abstract = "Thirty-eight (designated as cases) of 60 Korean emigrants who consumed raw fresh water fish in Yangon, Myanmar developed migratory swellings and creeping eruptions on the back, abdomen, flank, and other cutaneous areas 1-10 weeks later. The symptoms included itching, nodule formation, fatigue, urticaria, fever, pain on the skin, and erythematous plaques. Skin biopsies of two cases revealed no parasites. However, the mean +/- SD peripheral blood eosinophilia among the cases was 6.3 +/- 6.5{\%} (n = 29) and 9.0 +/- 9.8{\%} (n = 26) in two examinations. An enzyme-linked immunosorbent assay of their serum samples, using Gnathostoma doloresi adult worms as the antigen, showed mean +/- SD optical densities of 0.47 +/- 0.29 (n = 28) and 0.32 +/- 0.20 (n = 30) in two examinations and 0.12 +/- 0.09 (n = 50) in healthy controls. Two advanced third-stage larvae of G. spinigerum were found in two of six catfish purchased at a local market in Yangon. The outbreak of the human infection is suggested to have been due to G. spinigerum, which is known to live out its life cycle in the Yangon area of Myanmar.",
author = "Chai, {Jong Yil} and Han, {Eun Taek} and Eunhee Shin and Park, {Jae Hwan} and Chu, {Jong Phil} and Masaki Hirota and Fukumi Nakamura-Uchiyama and Yukifumi Nawa",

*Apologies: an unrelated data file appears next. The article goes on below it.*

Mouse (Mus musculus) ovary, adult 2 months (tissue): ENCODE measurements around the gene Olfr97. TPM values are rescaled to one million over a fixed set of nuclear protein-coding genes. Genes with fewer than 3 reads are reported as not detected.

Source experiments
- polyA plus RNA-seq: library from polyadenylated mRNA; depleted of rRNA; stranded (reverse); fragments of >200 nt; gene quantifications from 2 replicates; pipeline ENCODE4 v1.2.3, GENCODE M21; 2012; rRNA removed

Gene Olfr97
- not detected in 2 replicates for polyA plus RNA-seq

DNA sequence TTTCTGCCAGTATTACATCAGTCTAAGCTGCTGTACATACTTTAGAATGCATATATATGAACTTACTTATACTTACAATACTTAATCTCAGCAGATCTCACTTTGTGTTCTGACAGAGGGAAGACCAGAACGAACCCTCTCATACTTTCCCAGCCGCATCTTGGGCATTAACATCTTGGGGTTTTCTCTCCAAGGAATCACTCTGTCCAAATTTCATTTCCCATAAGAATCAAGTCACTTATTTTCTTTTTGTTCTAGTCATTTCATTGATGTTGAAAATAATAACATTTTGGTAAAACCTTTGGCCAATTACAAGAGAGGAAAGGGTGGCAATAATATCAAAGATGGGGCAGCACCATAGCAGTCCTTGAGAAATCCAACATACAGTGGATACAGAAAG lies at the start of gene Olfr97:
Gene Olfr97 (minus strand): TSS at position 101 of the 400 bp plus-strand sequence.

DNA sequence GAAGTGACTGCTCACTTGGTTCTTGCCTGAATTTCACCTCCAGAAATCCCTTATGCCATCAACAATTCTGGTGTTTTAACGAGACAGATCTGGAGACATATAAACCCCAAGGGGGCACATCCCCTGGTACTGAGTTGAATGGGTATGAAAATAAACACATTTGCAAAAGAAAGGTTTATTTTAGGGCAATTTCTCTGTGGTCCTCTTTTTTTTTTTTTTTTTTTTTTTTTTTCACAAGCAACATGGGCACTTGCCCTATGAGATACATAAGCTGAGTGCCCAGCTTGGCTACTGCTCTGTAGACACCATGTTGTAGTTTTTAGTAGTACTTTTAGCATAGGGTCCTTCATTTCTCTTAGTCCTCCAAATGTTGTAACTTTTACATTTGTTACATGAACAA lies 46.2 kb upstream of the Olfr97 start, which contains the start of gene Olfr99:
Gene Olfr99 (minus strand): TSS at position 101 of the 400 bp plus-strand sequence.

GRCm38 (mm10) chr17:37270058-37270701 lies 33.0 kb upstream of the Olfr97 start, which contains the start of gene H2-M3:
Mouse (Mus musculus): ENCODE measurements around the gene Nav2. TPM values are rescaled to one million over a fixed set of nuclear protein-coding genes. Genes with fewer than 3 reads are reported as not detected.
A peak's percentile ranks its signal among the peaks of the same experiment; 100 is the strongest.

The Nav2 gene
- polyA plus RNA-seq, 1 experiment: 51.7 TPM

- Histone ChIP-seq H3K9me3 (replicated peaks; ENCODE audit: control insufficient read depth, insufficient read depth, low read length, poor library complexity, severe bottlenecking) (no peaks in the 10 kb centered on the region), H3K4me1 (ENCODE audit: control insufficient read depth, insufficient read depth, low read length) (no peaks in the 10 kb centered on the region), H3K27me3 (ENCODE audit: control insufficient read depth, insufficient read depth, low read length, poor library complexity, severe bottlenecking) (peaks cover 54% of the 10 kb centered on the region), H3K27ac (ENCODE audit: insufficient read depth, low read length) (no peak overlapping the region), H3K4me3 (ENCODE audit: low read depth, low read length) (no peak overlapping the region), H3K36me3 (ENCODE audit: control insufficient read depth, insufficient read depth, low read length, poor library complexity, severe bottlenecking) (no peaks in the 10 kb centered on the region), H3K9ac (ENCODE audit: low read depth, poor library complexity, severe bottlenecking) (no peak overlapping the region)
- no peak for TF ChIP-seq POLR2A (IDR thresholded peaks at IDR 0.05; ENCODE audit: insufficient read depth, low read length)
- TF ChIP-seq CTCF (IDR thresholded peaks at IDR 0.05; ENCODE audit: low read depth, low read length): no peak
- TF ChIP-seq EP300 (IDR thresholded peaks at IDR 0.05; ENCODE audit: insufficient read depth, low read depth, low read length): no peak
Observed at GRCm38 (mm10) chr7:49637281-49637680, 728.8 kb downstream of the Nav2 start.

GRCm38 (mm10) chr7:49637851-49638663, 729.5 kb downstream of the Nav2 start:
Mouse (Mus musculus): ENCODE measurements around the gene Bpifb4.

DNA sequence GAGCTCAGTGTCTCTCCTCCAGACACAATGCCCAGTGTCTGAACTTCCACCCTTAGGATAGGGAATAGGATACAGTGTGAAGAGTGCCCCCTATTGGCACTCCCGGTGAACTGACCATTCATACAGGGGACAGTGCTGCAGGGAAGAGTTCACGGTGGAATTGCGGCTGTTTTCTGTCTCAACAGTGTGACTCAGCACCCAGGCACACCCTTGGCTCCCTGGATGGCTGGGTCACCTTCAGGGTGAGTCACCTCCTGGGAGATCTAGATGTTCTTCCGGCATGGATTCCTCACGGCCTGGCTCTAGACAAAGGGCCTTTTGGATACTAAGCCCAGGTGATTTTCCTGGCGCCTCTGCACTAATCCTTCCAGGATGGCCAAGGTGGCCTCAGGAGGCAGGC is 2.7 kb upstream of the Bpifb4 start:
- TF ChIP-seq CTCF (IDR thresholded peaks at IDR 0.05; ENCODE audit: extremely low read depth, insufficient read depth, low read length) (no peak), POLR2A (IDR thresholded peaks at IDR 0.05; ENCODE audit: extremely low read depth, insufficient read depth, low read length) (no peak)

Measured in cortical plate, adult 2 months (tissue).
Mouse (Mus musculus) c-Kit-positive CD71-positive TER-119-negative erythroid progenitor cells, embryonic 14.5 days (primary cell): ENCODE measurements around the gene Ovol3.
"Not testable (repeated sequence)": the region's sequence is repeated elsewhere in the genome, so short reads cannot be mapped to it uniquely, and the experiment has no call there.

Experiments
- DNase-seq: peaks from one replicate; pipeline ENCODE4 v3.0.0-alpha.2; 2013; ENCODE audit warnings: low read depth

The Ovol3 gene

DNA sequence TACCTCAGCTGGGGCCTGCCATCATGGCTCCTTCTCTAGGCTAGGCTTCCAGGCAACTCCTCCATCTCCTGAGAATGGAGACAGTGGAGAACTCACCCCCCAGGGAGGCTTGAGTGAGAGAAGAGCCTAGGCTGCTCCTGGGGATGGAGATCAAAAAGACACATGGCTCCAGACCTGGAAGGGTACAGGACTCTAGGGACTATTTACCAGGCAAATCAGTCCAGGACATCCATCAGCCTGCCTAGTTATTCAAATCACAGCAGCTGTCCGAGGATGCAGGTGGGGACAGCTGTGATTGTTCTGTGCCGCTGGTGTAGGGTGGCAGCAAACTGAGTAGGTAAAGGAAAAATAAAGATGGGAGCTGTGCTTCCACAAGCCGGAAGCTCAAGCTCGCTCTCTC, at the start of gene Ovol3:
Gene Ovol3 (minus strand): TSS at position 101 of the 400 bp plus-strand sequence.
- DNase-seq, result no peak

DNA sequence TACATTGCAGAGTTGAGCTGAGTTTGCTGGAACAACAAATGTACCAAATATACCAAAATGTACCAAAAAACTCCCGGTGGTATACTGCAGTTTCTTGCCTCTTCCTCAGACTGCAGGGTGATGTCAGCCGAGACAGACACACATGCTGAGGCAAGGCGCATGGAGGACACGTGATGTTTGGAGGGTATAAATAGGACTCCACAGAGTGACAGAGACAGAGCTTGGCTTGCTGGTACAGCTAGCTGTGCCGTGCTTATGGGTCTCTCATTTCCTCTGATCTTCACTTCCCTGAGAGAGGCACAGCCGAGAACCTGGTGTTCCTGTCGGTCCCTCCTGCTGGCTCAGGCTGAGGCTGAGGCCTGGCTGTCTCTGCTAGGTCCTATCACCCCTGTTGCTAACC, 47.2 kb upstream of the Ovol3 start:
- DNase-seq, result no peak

year = "2003",
month = "1",
day = "1",
language = "English",
volume = "69",
pages = "67--73",
journal = "American Journal of Tropical Medicine and Hygiene",
issn = "0002-9637",
publisher = "American Society of Tropical Medicine and Hygiene",
number = "1",

}

Chai, JY, Han, ET, Shin, E, Park, JH, Chu, JP, Hirota, M, Nakamura-Uchiyama, F & Nawa, Y 2003, 'An outbreak of gnathostomiasis among Korean emigrants in Myanmar.', The American journal of tropical medicine and hygiene, vol. 69, no. 1, pp. 67-73.

An outbreak of gnathostomiasis among Korean emigrants in Myanmar. / Chai, Jong Yil; Han, Eun Taek; Shin, Eunhee; Park, Jae Hwan; Chu, Jong Phil; Hirota, Masaki; Nakamura-Uchiyama, Fukumi; Nawa, Yukifumi.

In: The American journal of tropical medicine and hygiene, Vol. 69, No. 1, 01.01.2003, p. 67-73.

Research output: Contribution to journalArticleResearchpeer-review

TY - JOUR

T1 - An outbreak of gnathostomiasis among Korean emigrants in Myanmar.

AU - Chai, Jong Yil

AU - Han, Eun Taek

AU - Shin, Eunhee

AU - Park, Jae Hwan

AU - Chu, Jong Phil

AU - Hirota, Masaki

AU - Nakamura-Uchiyama, Fukumi

AU - Nawa, Yukifumi

PY - 2003/1/1

Y1 - 2003/1/1